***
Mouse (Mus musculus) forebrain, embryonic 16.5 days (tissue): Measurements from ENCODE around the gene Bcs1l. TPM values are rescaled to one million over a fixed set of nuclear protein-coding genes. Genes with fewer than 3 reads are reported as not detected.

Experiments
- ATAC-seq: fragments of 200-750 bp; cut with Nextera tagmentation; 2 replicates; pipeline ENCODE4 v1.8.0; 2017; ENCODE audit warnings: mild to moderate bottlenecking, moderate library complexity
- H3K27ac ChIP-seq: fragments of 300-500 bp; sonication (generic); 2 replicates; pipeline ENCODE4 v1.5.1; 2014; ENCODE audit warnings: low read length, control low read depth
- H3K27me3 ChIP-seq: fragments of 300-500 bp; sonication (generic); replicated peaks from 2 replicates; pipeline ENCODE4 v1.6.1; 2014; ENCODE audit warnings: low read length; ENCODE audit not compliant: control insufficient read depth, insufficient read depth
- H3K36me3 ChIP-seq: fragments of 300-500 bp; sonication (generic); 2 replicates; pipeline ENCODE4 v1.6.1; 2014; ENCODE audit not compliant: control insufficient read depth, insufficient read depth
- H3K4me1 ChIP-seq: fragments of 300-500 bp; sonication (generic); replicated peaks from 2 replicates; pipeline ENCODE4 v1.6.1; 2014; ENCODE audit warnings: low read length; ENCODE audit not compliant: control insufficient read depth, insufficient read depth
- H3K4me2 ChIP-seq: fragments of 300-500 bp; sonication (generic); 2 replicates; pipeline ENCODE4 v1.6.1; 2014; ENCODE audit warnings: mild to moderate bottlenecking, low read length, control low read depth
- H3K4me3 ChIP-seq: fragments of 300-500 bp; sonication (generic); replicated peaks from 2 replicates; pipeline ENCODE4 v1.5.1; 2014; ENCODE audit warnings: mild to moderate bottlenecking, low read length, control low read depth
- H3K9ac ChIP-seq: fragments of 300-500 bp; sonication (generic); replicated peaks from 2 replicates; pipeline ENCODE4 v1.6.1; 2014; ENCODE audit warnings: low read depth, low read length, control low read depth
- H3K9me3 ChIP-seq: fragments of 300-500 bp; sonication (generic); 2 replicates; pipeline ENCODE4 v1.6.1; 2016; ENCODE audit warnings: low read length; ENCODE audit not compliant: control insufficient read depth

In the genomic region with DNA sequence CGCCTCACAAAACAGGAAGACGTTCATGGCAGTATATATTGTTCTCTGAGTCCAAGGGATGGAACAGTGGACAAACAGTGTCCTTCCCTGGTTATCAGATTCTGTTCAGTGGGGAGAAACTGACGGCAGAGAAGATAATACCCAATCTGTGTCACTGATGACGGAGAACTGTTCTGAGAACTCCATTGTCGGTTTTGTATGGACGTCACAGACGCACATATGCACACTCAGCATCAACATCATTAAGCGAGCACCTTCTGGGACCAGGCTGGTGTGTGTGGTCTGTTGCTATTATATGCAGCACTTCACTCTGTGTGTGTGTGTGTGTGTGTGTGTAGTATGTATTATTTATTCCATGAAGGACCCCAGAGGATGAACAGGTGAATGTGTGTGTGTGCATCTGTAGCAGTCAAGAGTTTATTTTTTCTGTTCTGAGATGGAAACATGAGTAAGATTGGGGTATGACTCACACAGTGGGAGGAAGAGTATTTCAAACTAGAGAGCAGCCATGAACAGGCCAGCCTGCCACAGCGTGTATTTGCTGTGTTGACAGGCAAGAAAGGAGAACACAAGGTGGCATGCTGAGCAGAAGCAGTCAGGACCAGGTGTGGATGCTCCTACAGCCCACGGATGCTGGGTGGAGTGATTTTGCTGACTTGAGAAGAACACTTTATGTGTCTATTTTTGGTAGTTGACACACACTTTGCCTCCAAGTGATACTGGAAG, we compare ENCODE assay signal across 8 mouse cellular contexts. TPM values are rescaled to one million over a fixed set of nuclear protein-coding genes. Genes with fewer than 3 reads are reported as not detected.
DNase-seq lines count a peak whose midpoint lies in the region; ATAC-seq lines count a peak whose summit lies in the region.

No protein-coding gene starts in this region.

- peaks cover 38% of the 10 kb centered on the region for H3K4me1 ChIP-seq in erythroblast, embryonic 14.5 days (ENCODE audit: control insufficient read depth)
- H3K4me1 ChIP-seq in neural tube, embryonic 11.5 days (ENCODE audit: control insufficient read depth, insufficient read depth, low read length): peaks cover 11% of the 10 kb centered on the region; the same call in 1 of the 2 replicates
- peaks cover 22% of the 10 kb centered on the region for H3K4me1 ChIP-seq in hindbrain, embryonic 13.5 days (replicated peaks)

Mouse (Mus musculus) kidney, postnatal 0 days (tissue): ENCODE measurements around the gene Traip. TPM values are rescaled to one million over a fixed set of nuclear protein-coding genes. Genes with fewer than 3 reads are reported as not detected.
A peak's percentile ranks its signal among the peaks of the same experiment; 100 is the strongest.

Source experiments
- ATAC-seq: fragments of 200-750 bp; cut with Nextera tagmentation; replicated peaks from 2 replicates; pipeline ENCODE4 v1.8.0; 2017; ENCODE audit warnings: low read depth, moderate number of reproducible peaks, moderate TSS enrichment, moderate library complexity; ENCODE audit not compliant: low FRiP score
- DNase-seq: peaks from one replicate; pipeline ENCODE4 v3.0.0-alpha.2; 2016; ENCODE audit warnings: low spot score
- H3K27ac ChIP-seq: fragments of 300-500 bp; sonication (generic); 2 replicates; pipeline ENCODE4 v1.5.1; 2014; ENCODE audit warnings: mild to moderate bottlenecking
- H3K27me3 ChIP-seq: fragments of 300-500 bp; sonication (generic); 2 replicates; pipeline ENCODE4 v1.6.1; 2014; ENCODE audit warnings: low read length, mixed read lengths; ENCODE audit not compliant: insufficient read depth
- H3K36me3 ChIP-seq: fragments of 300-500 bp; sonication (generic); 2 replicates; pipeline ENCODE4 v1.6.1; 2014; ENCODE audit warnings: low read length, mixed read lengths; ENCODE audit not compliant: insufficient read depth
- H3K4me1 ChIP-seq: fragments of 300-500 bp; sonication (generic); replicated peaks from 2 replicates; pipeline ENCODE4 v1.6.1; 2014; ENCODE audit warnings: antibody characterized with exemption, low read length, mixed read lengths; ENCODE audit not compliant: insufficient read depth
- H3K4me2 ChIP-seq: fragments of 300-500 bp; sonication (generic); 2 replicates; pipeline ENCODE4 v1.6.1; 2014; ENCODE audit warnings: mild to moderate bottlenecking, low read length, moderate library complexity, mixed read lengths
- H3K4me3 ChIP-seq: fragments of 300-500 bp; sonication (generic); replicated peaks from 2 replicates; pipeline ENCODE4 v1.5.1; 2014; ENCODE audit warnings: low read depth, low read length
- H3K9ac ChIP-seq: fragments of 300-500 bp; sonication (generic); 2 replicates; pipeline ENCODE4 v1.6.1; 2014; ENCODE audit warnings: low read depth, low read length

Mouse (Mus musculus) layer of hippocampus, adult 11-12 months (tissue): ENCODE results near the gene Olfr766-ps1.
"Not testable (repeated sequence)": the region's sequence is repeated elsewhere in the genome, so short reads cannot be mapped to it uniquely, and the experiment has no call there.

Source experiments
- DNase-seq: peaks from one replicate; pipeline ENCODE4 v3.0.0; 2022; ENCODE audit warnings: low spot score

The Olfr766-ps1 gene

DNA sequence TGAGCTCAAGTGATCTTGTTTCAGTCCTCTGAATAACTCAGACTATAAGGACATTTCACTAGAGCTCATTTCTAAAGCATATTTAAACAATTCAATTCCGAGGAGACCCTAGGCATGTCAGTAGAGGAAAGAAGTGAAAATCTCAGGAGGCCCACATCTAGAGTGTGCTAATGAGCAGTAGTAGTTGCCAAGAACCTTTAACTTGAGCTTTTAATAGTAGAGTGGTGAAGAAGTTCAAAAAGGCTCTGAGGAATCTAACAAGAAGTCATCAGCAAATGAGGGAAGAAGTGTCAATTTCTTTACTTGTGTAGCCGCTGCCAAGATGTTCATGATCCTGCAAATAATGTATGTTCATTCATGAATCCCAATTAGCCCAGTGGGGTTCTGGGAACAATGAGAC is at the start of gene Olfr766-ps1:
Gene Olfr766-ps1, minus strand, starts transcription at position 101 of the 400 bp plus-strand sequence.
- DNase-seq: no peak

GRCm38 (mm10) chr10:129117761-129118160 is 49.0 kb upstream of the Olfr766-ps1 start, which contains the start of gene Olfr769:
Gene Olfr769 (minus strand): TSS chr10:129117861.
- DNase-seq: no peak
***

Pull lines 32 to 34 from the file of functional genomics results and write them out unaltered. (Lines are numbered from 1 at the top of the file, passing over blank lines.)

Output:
Source experiments
- DNase-seq: peaks from one replicate; pipeline ENCODE4 v3.0.0; 2022; ENCODE audit warnings: low spot score

The Olfr766-ps1 gene